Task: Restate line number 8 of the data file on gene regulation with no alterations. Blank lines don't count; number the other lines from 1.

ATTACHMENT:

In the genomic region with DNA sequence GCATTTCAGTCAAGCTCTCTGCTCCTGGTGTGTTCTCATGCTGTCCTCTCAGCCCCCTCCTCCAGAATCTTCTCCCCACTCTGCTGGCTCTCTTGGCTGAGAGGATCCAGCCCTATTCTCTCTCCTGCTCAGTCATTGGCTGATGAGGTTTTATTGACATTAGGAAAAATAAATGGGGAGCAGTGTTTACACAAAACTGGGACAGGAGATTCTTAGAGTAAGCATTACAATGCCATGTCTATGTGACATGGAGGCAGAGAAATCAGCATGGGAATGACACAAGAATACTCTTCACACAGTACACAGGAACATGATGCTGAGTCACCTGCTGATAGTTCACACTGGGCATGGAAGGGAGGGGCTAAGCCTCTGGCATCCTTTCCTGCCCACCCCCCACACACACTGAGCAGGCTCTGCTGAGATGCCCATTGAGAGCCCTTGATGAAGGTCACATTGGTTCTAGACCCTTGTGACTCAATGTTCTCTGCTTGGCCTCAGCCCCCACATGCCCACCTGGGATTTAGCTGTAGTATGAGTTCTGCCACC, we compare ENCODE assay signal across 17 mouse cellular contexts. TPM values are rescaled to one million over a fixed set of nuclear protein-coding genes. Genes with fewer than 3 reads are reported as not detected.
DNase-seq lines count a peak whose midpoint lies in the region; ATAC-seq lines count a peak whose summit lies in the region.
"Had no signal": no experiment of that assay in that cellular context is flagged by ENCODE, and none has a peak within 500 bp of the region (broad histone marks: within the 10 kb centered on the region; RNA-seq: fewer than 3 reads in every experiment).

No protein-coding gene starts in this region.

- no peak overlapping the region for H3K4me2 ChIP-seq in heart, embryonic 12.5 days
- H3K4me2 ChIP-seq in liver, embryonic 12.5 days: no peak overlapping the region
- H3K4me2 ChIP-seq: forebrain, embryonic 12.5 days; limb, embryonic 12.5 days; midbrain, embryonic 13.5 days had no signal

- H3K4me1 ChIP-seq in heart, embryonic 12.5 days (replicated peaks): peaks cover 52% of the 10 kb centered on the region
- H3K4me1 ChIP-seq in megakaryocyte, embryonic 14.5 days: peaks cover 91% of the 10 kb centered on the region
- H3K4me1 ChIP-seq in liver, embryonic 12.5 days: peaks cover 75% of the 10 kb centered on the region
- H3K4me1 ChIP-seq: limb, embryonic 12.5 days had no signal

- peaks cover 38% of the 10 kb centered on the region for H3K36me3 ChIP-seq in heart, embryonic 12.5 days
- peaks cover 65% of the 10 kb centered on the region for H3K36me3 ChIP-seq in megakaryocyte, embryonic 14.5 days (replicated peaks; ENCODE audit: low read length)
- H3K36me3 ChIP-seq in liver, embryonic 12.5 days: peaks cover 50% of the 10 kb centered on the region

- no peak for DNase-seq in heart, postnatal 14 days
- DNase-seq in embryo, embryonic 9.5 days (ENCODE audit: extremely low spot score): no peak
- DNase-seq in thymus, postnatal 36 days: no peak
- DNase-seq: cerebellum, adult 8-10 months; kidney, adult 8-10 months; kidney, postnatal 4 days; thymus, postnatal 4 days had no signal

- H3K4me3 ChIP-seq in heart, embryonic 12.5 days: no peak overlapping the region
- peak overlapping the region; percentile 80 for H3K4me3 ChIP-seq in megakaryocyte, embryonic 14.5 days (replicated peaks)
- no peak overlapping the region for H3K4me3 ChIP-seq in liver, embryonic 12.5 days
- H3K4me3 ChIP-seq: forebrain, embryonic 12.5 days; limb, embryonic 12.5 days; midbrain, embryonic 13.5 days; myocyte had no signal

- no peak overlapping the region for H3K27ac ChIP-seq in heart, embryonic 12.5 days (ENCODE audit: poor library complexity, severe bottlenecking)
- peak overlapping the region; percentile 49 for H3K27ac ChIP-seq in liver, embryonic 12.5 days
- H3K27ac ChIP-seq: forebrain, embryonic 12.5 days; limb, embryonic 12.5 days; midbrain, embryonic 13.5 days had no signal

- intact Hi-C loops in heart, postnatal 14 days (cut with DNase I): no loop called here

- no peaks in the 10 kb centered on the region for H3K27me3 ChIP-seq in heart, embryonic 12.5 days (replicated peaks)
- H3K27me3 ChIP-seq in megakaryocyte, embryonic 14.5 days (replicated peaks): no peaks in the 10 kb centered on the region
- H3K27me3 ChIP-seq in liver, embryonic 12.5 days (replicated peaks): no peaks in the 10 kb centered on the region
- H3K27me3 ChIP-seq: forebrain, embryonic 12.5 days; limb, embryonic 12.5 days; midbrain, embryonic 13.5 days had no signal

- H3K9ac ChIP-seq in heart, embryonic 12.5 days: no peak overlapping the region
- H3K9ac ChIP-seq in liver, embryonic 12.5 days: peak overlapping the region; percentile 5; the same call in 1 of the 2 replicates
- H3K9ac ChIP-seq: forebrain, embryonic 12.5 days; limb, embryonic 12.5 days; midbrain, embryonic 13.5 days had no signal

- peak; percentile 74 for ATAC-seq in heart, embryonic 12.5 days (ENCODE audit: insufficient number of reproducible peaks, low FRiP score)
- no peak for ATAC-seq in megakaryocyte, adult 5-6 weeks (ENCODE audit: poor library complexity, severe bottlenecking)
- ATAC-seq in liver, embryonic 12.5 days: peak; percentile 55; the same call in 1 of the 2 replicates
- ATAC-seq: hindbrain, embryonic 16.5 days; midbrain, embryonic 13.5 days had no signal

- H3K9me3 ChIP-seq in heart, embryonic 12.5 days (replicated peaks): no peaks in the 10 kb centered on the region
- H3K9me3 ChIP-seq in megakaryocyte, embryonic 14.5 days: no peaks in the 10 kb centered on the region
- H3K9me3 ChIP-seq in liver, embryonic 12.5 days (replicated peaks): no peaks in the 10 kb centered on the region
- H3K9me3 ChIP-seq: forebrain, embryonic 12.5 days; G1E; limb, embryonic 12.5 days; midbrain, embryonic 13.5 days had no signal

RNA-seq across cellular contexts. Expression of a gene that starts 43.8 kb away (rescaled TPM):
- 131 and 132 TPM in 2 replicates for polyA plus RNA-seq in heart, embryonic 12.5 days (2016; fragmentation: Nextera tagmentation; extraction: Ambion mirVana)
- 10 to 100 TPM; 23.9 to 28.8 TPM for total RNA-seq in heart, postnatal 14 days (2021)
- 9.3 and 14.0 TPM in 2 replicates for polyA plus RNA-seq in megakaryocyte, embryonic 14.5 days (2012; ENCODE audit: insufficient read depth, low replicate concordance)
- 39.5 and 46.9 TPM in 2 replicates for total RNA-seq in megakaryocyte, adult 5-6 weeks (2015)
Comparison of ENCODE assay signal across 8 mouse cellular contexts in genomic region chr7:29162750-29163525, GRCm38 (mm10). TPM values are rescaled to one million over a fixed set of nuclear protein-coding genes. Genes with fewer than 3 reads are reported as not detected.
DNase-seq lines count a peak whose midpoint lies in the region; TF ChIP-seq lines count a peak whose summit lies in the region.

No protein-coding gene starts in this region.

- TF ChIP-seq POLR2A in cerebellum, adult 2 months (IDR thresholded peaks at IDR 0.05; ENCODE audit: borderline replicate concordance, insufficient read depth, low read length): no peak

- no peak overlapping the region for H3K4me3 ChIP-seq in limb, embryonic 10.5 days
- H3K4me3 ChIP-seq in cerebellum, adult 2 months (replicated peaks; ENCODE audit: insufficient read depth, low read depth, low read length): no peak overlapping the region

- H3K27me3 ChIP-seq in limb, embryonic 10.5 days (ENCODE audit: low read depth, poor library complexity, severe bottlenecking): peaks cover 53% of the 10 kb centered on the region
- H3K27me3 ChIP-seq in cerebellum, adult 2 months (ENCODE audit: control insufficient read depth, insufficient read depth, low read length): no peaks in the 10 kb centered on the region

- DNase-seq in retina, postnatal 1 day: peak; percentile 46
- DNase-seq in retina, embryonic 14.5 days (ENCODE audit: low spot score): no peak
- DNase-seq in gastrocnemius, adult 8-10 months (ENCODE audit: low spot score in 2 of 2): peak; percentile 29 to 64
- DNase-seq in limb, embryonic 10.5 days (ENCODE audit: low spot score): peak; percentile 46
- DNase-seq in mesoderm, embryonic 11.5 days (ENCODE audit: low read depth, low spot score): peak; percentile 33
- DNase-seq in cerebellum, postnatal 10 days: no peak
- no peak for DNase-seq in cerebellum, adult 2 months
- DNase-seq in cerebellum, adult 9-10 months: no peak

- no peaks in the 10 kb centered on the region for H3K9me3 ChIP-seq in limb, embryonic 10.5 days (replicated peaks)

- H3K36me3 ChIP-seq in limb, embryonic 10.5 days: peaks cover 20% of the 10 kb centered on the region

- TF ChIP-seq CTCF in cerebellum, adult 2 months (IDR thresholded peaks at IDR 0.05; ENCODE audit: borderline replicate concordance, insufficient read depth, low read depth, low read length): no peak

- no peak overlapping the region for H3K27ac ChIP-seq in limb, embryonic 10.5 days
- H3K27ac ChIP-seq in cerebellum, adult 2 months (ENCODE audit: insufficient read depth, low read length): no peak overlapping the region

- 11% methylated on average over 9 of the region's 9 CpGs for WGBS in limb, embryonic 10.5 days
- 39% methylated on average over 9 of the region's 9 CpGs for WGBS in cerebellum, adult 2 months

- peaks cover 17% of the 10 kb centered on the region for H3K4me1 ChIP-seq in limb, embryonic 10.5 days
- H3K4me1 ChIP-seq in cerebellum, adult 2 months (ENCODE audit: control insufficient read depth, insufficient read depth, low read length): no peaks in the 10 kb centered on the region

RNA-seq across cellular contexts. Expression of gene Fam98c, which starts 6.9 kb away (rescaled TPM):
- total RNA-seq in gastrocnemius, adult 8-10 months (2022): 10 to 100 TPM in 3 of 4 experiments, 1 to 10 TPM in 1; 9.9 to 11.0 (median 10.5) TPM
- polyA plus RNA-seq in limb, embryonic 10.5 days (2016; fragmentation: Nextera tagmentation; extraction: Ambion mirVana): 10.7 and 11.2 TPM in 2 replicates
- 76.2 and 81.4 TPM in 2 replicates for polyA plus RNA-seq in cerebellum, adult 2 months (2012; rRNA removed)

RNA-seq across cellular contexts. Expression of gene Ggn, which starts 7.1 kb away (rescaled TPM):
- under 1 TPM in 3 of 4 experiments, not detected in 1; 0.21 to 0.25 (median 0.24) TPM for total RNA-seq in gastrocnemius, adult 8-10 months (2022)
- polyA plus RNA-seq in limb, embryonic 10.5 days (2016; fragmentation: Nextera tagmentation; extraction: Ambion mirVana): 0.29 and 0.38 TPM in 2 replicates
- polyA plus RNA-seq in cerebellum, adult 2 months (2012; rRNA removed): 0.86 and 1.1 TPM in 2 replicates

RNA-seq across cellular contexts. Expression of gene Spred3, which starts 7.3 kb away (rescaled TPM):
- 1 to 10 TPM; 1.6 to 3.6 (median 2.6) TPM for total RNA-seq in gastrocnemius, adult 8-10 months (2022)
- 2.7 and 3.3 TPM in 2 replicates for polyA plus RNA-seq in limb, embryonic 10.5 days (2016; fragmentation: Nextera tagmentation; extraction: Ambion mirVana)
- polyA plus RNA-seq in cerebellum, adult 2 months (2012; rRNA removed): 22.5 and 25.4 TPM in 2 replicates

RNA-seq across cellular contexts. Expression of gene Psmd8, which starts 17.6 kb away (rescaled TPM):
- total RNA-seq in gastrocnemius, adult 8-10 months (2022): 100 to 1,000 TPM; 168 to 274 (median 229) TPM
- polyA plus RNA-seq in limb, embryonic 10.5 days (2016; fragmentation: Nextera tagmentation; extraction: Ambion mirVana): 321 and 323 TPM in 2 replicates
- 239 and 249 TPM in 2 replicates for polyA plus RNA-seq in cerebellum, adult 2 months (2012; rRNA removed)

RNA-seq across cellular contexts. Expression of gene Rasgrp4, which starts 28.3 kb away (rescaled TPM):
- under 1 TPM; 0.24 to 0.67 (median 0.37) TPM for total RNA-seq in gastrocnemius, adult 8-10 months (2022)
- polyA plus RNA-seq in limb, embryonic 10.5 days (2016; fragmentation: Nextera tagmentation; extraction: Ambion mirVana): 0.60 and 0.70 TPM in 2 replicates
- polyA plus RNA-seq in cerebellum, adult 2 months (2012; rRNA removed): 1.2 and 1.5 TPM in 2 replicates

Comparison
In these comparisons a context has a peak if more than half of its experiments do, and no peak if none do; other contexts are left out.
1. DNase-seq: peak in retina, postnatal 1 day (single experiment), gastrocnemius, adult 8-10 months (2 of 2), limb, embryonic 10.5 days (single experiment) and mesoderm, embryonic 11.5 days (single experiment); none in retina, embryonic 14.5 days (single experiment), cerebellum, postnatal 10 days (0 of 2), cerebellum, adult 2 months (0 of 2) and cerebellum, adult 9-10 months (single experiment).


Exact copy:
- H3K4me1 ChIP-seq in heart, embryonic 12.5 days (replicated peaks): peaks cover 52% of the 10 kb centered on the region